The historic achievement of Orville and Wilbur Wright, in making the first powered, heavier-than-air flight on Dec. 17, 1903, was the fruit of a private quest, as the brothers worked from their bicycle shop in Dayton, Ohio, and the shores of Kill Devil Hill, N.C. Their dedication to hard work, plus a spirit of innovation, became the foundation of a century of progress in aviation and space flight.
Their success was unique to their time and circumstance, however. Today, could we expect they would fare the same, and from where will the next generation of aviation entrepreneurs emerge?
Will the second century of flight see more individuals like the Wrights? Or, has the era of the sole proprietor, working alone and unaided, been left behind in the 21st century?
"The Wrights were an exceptionally unique pair of brothers who undertook cutting edge research, building very well on what had already been accomplished without any government involvement whatsoever," Roger Launius, a historian of air and space flight at the National Air and Space Museum in Washington, told United Press International.
Launius also is NASA's former chief historian. He conducted a recent review of aerospace research and development and found the type of achievement reached by the Wright brothers was the exception rather than the rule in aviation history.
In Launius's view, although the idea of the lone inventor -- or inventor brothers -- working without assistance and achieving breakthrough technologies is pervasive in American cultural mythology, the reality is very different.
"The kind of lone wolves that make up this folklore are rare indeed," Launius said. As aerospace technology became more complex in the 20th century, no one person alone could serve to master all of the increasingly complex skills required to develop advances.
"The vast majority of breakthroughs in aerospace technology have been the result not of the Wrights or other independent inventors, but of well-heeled R&D organizations, usually funded by government largesse," he explained.
His studies found that without sustained economic investment, the U.S. aerospace industry would quickly become a second-class power.
Many aviation advances in the second half of the 20th century were spurred by the Cold War rivalry between the United States and the Soviet Union. Government spending on defense and space soared. At the peak of the space program, in 1966, nearly 10 percent of federal discretionary spending went for the Apollo lunar landing program.
Government investments in pure R&D also resulted in the establishment of the National Advisory Committee on Aeronautics -- the NACA, precursor of NASA. New technological developments, from the swept wing to lowered drag coefficients, flowed from government-funded NACA laboratories.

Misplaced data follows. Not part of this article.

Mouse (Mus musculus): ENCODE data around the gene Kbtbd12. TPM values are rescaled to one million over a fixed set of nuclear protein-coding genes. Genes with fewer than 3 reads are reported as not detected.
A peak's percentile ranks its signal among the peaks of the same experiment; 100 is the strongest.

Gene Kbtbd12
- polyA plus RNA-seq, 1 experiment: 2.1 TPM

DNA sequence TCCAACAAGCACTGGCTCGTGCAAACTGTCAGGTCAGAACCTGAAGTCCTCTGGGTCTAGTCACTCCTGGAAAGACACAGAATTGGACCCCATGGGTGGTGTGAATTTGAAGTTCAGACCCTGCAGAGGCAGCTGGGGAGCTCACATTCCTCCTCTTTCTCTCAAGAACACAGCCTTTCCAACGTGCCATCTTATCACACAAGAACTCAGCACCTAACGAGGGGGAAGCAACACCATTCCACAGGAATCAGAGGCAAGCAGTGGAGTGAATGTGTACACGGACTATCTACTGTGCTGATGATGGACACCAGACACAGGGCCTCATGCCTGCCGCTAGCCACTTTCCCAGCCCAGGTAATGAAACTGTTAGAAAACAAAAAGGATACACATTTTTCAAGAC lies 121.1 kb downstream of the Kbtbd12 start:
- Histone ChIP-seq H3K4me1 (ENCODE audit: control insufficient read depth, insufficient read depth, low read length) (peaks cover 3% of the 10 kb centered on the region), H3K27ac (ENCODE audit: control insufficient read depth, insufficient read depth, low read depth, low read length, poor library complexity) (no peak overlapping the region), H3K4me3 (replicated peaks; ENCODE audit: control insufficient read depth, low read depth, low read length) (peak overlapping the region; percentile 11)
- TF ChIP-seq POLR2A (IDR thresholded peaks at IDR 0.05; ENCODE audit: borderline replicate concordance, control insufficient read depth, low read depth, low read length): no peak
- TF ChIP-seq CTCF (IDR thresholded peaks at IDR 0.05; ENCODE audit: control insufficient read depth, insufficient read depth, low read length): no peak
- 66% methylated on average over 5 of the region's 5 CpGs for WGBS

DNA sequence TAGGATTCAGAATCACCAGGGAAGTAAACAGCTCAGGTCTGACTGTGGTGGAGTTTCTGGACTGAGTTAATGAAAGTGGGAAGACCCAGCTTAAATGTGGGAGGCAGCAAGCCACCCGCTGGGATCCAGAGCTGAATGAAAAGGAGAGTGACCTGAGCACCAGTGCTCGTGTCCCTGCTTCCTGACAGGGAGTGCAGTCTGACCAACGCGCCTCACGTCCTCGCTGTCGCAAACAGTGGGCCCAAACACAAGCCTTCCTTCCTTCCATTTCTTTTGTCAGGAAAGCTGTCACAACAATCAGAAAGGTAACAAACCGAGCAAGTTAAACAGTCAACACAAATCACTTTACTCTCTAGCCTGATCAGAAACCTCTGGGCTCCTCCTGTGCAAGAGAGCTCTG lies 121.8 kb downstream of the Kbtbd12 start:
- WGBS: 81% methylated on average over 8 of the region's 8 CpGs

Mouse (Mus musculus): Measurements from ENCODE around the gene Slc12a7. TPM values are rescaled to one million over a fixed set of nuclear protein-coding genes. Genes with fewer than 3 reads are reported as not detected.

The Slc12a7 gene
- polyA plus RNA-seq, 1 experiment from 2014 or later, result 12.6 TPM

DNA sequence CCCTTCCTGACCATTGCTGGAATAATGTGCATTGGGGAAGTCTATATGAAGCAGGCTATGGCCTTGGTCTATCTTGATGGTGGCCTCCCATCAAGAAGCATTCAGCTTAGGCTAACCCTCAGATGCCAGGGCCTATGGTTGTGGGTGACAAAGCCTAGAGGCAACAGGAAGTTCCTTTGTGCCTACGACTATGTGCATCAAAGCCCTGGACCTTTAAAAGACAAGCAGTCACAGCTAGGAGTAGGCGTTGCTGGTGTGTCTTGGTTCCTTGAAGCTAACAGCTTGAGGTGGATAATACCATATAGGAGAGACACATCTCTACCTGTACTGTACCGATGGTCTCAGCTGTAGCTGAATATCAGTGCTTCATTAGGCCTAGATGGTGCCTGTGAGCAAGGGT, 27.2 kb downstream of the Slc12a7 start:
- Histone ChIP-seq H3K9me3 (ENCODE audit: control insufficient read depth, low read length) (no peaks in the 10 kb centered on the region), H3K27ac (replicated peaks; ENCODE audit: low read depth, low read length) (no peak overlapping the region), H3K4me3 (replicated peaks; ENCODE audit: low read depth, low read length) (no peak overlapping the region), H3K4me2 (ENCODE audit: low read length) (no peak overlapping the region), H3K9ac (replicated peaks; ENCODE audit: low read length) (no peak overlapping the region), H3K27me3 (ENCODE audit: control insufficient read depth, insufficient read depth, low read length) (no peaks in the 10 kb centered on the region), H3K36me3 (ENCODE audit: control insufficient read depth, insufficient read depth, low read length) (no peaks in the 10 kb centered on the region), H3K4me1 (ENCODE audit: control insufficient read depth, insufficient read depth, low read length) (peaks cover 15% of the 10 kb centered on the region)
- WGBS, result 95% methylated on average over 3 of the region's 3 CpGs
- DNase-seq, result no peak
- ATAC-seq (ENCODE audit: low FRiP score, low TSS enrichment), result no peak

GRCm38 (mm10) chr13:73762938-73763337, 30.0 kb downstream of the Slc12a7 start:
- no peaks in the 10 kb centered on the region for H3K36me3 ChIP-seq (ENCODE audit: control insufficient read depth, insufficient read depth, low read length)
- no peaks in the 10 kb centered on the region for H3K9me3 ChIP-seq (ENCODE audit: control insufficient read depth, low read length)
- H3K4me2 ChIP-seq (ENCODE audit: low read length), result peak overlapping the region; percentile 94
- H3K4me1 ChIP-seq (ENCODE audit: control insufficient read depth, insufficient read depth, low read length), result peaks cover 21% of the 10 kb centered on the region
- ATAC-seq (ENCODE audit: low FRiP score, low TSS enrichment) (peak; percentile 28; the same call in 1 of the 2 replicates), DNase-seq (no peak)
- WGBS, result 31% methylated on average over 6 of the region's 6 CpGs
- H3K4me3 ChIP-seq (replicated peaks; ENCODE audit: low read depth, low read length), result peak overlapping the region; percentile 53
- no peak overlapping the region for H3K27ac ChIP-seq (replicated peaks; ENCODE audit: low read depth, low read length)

As the Cold War ended, Launius found, so did the amount of spending on research. The aerospace industry, shrunk by consolidations and hit by cutbacks in programs, such as fighter aircraft and missiles, was unable and unwilling to make up the difference in declining federal research dollars. Innovations declined, and with them the market share of the U.S. aerospace industry. The process has forced changes. Although today's aviation fleet is three times as large as it was 20 years ago, U.S. aircraft manufacturers' share of the global market is shrinking. Yet the companies have not responded by boosting their R&D, but instead by extending existing designs and improving engines and production operations.
The decline in R&D funding also is a fact of life in the space program. U.S. space sales in the world marketplace have plunged since 1998. Existing commercial space rockets have been kept alive by federal spending, but these dollars also may be drying up.
The answer, Launius suggests, is for government to make research a priority again. He suggests doubling federal investment dollars and for national political and congressional leaders to highlight excellence, education and training. To refrain from this rededication, he said, would "be to turn our backs as we did in the 1900s on the legacy of the Wrights and their invention."
Industry simply cannot pick up that share of the burden, Launius said. He noted that economic challenges today form an equivalent of the Cold War threat of 40 years ago. The survival of the U.S. economic engine is threatened as much now by competition as it was by the Soviet menace.
Frank Sietzen covers the aerospace industry for UPI Science News. E-mail firstname.lastname@example.org
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